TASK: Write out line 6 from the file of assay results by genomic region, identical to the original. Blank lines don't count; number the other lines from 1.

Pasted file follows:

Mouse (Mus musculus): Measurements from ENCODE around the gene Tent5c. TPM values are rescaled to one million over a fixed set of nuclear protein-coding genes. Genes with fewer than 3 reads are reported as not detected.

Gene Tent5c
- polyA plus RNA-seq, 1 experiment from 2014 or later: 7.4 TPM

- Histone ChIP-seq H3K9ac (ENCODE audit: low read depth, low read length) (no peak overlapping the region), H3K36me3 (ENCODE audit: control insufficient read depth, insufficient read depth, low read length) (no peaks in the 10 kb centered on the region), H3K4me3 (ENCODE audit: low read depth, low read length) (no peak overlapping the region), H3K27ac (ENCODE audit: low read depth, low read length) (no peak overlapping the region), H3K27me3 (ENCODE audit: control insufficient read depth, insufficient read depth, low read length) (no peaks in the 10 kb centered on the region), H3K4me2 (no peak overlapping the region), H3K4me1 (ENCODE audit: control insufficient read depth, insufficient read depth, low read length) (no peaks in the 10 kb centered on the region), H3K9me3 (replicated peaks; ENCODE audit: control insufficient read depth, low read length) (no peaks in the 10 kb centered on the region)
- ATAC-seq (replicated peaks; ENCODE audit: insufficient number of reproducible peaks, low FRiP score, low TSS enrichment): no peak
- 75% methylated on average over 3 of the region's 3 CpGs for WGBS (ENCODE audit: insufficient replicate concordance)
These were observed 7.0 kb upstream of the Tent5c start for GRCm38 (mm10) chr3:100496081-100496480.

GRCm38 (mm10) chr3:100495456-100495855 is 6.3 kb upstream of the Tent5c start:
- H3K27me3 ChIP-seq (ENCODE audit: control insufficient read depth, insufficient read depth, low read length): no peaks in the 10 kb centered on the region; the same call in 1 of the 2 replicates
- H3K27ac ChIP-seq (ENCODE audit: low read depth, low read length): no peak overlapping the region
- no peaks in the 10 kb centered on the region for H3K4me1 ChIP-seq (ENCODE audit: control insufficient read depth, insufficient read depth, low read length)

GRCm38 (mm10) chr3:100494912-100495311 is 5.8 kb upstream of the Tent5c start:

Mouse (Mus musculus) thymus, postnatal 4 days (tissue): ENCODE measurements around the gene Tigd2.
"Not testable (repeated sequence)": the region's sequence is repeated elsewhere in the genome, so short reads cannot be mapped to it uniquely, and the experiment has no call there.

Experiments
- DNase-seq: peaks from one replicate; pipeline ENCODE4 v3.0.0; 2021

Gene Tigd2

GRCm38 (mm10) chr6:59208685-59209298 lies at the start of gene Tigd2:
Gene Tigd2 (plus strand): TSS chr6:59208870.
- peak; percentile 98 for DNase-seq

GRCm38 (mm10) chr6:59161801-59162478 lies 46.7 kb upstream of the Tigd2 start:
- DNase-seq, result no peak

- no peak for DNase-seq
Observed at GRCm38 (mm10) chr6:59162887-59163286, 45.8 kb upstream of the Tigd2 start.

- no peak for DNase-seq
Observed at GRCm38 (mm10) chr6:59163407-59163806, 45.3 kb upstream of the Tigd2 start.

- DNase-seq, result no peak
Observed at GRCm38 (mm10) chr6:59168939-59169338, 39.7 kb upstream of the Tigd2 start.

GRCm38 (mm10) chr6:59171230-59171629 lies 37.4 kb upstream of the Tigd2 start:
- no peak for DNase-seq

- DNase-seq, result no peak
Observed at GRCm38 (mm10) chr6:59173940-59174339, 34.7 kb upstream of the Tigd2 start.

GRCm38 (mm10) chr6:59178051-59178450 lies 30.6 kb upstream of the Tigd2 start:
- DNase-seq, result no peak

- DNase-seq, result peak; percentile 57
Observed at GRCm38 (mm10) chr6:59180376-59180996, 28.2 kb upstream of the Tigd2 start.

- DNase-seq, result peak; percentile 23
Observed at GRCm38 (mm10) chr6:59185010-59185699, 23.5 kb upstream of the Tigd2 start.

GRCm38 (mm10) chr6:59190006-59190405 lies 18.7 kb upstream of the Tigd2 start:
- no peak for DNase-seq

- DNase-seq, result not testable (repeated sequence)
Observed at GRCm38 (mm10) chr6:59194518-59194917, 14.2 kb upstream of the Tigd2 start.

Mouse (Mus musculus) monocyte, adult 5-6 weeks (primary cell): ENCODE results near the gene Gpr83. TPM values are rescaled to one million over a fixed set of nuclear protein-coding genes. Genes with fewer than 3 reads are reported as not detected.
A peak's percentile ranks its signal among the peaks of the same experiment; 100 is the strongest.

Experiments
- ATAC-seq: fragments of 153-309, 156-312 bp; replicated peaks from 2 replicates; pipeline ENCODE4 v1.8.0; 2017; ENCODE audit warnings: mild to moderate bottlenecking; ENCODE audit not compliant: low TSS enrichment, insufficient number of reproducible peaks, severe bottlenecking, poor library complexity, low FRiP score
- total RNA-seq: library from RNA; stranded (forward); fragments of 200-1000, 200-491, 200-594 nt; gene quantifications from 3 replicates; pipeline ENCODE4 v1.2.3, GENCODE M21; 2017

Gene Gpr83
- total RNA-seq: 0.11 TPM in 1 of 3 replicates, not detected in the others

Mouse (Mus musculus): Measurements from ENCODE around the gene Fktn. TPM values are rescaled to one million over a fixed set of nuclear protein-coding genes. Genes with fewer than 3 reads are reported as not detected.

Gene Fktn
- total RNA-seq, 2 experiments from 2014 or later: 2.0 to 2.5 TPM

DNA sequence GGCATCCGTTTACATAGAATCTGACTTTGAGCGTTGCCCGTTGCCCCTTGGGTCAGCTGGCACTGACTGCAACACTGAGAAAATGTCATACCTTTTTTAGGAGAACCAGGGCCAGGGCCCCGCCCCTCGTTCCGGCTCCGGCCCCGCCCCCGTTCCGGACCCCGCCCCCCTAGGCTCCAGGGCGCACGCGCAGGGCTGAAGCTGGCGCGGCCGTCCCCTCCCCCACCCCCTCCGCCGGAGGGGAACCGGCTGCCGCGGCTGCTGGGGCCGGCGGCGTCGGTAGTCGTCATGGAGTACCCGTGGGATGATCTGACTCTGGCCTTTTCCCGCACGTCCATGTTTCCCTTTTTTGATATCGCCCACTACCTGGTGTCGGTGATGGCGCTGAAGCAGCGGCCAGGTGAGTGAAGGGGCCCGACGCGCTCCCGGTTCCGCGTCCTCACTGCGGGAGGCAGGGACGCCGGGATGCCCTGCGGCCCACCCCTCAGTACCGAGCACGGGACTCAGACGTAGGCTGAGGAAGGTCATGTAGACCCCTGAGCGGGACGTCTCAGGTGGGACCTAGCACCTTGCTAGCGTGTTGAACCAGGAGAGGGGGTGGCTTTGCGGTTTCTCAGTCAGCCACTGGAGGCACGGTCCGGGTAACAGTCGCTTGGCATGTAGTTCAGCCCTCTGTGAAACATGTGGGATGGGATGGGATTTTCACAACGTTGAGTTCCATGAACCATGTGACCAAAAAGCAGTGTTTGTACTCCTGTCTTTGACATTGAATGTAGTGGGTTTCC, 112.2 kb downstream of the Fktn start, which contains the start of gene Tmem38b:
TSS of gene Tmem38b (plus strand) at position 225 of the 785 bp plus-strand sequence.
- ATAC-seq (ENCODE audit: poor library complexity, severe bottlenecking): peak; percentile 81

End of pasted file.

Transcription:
- 75% methylated on average over 3 of the region's 3 CpGs for WGBS (ENCODE audit: insufficient replicate concordance)